PM Benjamin Netanyahu
PM Benjamin Netanyahu Photo by Gil Cohen-Magen
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Moti Milrod
Last weekend, the social protests against cost of living reignited in Tel Aviv. In light of the protests, Netanyahu chose to raise the 2013 budget deficit rather than taxes. Photo by Moti Milrod
Olivier Fitoussi / BauBau
Bank of Israel Governor Stanley Fischer. Photo by Olivier Fitoussi / BauBau

In a surprise move, Prime Minister Benjamin Netanyahu decided on Tuesday to raise the budget deficit target for 2013, the aim being to avoid tax increases. The Prime Minister's Bureau said the deficit will grow to three percent of the gross domestic product next year, which is NIS 15 billion more than originally planned. But Netanyahu's office refused to say how the change would affect taxes, or whether the Value Added Tax would be increased or not.

If more tax revenues are required, even after adding the NIS 15 billion to the deficit next year, Netanyahu said he himself would decide which ones are raised. The issue of raising VAT from the current 16 percent to 17 percent has not been raised at meetings with the prime minister on the 2013 budget, and Netanyahu has not yet expressed an opinion on this controversial matter, which directly affects every Israeli, but especially the economically hard-pressed.

Netanyahu and Finance Minister Yuval Steinitz issued a joint statement on Tuesday afternoon on the 2013 budget deficit. The two met privately Monday night and reached agreement after most of the Finance Ministry's senior officials objected to raising the deficit target.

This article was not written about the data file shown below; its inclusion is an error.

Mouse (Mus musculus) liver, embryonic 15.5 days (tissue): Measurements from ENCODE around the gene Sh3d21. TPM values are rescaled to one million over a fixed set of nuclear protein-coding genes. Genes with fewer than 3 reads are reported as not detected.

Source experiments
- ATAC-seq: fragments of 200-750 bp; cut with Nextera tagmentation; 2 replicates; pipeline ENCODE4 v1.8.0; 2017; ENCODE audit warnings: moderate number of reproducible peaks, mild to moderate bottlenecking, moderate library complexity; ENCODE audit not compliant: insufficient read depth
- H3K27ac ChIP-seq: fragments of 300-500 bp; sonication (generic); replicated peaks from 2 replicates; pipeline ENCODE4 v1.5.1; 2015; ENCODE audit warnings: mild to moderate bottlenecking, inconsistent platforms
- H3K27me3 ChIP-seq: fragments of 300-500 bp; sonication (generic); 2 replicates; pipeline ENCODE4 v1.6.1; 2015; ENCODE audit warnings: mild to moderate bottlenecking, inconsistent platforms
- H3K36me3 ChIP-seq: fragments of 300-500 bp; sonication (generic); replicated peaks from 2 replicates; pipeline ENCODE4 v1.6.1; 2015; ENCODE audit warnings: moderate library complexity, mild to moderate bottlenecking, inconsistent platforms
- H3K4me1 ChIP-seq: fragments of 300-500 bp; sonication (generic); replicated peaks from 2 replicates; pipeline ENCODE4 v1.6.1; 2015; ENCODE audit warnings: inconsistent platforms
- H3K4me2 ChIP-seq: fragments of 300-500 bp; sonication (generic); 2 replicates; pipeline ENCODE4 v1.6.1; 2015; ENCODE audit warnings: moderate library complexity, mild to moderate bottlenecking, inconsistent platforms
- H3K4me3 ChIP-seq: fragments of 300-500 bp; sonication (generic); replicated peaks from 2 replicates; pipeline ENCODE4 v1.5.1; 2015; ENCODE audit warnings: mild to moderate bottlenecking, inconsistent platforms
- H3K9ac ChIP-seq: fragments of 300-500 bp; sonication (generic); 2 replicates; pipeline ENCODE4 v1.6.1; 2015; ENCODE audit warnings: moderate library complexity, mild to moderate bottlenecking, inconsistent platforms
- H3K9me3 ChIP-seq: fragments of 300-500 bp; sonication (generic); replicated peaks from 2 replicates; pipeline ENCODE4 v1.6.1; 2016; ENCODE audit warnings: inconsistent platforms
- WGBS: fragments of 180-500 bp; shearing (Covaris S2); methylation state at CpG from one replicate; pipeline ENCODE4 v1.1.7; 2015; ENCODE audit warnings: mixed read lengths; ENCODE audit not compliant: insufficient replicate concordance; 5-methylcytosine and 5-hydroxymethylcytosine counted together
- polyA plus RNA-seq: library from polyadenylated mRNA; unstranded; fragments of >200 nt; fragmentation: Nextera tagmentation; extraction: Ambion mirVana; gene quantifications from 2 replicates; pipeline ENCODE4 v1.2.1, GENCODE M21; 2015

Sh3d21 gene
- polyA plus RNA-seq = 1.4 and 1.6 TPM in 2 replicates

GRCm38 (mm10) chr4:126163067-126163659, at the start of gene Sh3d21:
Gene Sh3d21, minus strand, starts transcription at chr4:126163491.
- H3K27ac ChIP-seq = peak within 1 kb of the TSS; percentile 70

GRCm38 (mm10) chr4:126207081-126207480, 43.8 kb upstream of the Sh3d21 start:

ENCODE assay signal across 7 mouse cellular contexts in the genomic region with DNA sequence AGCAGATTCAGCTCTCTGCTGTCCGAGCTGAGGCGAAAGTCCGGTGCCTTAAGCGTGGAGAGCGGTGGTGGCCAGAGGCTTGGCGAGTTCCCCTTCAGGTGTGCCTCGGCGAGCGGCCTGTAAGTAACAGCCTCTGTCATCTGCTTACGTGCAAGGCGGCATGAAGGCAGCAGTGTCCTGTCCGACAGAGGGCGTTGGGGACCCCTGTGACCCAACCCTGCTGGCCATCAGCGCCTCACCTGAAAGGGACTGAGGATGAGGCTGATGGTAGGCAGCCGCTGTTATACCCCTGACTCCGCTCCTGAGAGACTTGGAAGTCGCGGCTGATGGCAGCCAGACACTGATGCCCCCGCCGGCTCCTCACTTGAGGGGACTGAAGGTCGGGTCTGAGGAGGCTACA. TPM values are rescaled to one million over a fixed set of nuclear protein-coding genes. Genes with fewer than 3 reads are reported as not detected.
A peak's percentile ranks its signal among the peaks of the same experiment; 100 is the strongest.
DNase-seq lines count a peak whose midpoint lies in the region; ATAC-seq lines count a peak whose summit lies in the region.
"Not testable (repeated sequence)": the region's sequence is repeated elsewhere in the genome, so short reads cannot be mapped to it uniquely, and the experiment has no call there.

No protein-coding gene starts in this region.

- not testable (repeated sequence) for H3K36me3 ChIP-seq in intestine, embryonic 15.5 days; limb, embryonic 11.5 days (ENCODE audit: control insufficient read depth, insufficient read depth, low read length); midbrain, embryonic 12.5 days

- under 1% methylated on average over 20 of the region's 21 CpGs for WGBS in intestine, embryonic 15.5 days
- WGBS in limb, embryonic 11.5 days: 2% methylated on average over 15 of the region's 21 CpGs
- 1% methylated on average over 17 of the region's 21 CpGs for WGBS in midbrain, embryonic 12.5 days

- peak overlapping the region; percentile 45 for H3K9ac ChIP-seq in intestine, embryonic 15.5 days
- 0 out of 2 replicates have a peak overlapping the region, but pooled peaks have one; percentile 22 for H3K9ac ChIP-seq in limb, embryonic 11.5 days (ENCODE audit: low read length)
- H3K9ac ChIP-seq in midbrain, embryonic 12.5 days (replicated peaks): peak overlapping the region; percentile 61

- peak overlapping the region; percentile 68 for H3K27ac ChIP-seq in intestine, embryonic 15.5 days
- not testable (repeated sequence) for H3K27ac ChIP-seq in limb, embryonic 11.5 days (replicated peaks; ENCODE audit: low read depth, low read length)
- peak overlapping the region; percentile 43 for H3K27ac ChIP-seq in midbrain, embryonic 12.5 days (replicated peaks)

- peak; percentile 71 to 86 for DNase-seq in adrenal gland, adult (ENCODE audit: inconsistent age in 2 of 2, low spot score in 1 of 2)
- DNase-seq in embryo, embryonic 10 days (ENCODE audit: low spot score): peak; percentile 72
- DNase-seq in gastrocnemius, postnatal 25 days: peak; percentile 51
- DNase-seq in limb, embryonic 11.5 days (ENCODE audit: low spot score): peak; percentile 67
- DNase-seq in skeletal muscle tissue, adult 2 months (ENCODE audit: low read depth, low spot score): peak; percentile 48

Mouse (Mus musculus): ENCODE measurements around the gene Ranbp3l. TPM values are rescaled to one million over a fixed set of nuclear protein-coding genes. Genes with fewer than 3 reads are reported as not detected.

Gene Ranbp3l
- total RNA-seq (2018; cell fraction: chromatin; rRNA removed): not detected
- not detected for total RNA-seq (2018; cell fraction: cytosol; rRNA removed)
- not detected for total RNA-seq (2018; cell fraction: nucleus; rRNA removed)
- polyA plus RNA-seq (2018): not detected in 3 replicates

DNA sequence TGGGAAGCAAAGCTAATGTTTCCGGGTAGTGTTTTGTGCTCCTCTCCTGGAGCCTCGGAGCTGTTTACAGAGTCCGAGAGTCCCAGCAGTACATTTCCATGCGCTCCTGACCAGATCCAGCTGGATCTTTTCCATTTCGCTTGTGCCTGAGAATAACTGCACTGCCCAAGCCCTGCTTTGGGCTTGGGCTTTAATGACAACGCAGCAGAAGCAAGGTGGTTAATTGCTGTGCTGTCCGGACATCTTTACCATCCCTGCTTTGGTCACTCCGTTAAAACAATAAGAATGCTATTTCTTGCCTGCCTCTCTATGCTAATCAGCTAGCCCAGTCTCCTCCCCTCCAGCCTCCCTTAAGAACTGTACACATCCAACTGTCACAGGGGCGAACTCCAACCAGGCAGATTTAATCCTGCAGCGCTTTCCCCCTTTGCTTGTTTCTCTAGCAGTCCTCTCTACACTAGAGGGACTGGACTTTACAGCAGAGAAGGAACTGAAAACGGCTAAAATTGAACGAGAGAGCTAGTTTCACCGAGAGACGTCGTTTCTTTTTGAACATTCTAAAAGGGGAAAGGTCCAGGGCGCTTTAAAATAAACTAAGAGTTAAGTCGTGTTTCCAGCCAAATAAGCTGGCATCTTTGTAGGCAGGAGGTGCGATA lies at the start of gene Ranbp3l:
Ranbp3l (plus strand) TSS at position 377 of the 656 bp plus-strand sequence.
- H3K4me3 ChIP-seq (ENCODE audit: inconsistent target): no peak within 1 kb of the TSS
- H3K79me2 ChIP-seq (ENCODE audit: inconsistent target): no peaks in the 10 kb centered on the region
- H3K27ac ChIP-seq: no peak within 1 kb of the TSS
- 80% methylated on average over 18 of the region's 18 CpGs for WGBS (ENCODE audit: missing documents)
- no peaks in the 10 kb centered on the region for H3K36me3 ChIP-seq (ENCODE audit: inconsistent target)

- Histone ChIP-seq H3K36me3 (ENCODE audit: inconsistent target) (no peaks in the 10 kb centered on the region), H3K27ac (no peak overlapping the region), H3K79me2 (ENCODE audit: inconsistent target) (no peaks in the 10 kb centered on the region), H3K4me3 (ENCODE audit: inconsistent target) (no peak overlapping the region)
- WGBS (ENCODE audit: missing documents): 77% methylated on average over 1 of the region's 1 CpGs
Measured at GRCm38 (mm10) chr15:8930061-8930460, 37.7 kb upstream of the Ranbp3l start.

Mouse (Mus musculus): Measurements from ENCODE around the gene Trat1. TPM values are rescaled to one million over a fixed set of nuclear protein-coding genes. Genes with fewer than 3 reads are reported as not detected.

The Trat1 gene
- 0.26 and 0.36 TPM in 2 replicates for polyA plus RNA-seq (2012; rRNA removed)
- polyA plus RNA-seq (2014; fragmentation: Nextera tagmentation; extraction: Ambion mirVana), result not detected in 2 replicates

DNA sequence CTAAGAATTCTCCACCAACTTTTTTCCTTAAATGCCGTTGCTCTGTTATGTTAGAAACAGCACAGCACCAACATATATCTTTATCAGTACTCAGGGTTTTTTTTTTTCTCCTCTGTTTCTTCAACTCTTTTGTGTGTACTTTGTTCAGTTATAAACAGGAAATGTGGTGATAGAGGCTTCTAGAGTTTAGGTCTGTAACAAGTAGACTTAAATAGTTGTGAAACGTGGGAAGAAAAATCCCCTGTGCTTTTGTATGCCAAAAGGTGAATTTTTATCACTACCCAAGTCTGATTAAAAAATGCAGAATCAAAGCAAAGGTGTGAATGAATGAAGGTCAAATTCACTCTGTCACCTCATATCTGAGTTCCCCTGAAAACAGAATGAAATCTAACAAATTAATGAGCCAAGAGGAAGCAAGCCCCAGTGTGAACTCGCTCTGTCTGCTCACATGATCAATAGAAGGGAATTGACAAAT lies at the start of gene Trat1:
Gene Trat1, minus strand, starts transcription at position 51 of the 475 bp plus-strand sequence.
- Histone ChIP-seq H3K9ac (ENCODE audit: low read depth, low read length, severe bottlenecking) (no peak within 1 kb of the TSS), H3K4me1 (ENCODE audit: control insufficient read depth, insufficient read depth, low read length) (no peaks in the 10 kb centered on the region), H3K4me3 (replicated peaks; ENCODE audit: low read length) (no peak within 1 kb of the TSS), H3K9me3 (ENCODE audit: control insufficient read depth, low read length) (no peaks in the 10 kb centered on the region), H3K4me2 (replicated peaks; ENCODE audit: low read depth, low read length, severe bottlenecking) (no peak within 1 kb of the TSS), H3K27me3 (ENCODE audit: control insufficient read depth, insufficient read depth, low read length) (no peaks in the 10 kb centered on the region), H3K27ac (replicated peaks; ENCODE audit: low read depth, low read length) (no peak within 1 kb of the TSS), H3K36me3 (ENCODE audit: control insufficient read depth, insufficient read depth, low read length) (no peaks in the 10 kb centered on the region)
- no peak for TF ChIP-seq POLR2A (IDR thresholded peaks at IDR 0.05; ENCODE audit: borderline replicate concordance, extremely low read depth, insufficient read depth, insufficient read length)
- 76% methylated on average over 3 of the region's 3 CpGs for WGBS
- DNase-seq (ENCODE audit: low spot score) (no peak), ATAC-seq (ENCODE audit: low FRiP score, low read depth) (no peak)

According to the joint statement, the deficit target will fall to two percent of GDP in 2016, and to 1.5 percent only in 2019. The announcement also said Israel's ratio of government debt to GDP, which is now 74%, will fall in 2020 to 60 percent, the upper limit set by the European Union for entry into the euro bloc at the start of the next decade.

The agreement between Netanyahu and Steinitz exposed tensions and disagreements between the two and their ministries, as well as differences between Steinitz and the senior professionals in his own ministry. In addition, questions were raised about the decision-making process on major economic policy issues.

At a meeting at the Finance Ministry on Monday between Steinitz and the treasury's senior officials, heads of the budgets division insisted that the deficit target be 2.5 percent, while Steinitz favored three percent. Instead of a larger deficit, the budgets division proposed deep spending cuts including a postponement of the introduction of free preschool from age three, which was one of the main recommendations of the Trajtenberg committee on socioeconomic change that was appointed after last summer's protest movement. But Netanyahu said there was no chance he would go back on his promise of free preschool education.

Netanyahu and his staff had been scheduled to meet Monday evening with treasury officials and Bank of Israel Governor Stanley Fischer to decide the size of the deficit, but the Prime Minister's Office canceled the meeting at the last minute. Netanyahu's office said he had a very busy schedule.

Only two meetings have been held so far between Netanyahu's staff and Finance Ministry officials on the 2013 budget. Fischer did not attend either one, and it is widely believed that he objects to raising the deficit target. After the originally scheduled meeting was canceled, Netanyahu and Steinitz held a meeting without Steinitz telling his senior staff about it.

The official deficit target for 2012 is 3.3 percent of GDP, but most forecasts predict a figure closer to four percent. The reason is a large drop in tax revenues.

Opposition leader Shelly Yacimovich (Labor ) said: "The prime minister's decision to raise the budget target to three percent is in the right direction, but is certainly not enough. Netanyahu's intention to make deep cutbacks in the budget has not changed at all, and will lead to serious damage in health education and public security," she said.